And you were dead in the trespasses and sins 2 in which you once walked, following the course of this world, following the prince of the power of the air, the spirit that is now at work in the sons of disobedience— 3 among whom we all once lived in the passions of our flesh, carrying out the desires of the body and the mind, and were by nature children of wrath, like the rest of mankind. 4 But God, being rich in mercy, because of the great love with which he loved us, 5 even when we were dead in our trespasses, made us alive together with Christ—by grace you have been saved— 6 and raised us up with him and seated us with him in the heavenly places in Christ Jesus, 7 so that in the coming ages he might show the immeasurable riches of his grace in kindness toward us in Christ Jesus. 8 For by grace you have been saved through faith. And this is not your own doing; it is the gift of God, 9 not a result of works, so that no one may boast. 10 For we are his workmanship, created in Christ Jesus for good works, which God prepared beforehand, that we should walk in them. (ESV)

Our sins violated God’s holy standards, making us deserving only of His wrath. But in His mercy, Christ expressed His love by dying for our sin (Romans 5:6-9 and 1 John 2:1-2). Then He raised us from our spiritual death, graciously allowing us to believe in Him and providing us with opportunities to serve Him.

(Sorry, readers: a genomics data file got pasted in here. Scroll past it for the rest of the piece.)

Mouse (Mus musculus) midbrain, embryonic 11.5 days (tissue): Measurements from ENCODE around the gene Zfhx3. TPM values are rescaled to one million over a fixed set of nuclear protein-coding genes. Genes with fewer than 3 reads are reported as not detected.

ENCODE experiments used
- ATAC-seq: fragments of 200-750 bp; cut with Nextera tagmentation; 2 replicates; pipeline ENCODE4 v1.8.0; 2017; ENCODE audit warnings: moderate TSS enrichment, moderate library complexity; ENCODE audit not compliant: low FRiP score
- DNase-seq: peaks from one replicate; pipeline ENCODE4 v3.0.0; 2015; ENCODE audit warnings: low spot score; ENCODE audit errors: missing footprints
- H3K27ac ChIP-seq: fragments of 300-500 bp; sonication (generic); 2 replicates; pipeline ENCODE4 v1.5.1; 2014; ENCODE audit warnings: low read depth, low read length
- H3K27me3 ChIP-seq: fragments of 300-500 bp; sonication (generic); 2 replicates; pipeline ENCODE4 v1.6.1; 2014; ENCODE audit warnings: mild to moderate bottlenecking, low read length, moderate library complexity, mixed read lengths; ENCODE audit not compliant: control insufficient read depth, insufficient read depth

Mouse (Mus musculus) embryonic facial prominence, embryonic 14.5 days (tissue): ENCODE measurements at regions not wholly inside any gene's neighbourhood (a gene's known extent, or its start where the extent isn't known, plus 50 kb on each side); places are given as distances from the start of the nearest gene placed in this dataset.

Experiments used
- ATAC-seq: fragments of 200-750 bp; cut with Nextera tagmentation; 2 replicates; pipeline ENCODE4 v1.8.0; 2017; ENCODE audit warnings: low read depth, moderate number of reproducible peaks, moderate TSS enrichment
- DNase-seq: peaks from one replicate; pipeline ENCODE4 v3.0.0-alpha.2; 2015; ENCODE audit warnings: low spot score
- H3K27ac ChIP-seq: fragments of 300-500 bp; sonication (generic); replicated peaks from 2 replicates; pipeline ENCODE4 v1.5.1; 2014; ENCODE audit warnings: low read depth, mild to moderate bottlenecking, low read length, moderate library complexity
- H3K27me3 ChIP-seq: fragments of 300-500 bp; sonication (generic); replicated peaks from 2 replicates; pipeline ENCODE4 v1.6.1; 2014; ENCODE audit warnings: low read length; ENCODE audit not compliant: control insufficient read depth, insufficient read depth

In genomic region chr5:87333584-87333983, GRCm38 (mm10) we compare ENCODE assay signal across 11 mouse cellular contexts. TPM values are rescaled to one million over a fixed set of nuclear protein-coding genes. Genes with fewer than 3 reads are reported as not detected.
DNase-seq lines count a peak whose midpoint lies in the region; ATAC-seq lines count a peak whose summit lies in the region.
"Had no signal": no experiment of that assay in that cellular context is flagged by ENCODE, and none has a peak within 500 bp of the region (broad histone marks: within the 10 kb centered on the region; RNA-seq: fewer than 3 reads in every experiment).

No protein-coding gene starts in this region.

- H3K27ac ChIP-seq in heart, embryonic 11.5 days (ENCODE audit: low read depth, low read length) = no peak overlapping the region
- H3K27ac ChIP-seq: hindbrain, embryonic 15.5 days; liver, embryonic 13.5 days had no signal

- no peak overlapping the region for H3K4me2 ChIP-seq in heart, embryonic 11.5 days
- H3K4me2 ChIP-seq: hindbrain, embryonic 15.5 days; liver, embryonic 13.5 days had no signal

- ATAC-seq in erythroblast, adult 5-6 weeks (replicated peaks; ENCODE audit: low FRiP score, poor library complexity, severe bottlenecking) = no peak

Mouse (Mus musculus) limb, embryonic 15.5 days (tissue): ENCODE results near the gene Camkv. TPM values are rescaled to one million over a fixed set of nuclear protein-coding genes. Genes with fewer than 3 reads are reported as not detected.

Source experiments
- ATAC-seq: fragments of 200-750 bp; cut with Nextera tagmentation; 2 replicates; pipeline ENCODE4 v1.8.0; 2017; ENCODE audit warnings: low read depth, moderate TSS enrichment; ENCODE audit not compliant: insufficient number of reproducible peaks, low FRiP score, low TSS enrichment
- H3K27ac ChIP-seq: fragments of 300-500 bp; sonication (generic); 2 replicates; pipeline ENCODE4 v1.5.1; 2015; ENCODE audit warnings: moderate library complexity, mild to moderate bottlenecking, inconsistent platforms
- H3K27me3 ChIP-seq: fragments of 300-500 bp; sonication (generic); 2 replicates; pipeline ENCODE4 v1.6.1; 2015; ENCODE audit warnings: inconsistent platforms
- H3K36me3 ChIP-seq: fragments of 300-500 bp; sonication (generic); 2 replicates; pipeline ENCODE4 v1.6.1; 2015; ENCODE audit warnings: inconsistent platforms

The Gospel focuses on Christ’s glory first. Indeed, He gives us tremendous joy in serving Him, as well as in knowing that we will spend eternity with Him. In those ways, the Gospel most definitely offers fulfillment. But we must never proclaim a gospel that focuses on self and neglects Christ’s death, burial and resurrection.

I do not question the salvation of my friends in that video. But it broke my heart to watch them mishandle an opportunity to present the Gospel in a Biblical manner. Rather than criticize their techniques, however, let me learn to faithfully declare it when God gives me opportunities to do so. The Gospel is too precious, and too important to handle in any other way.

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According To Scripture: Study #16 On The Resurrection